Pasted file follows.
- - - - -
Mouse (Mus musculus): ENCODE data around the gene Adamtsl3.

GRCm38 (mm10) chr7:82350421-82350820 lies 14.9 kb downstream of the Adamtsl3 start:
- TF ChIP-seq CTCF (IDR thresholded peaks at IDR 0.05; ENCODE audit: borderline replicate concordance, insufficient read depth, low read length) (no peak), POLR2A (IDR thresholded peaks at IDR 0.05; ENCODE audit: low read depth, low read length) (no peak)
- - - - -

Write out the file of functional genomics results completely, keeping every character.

Mouse (Mus musculus): ENCODE data around the gene Adamtsl3.

GRCm38 (mm10) chr7:82350421-82350820 lies 14.9 kb downstream of the Adamtsl3 start:
- TF ChIP-seq CTCF (IDR thresholded peaks at IDR 0.05; ENCODE audit: borderline replicate concordance, insufficient read depth, low read length) (no peak), POLR2A (IDR thresholded peaks at IDR 0.05; ENCODE audit: low read depth, low read length) (no peak)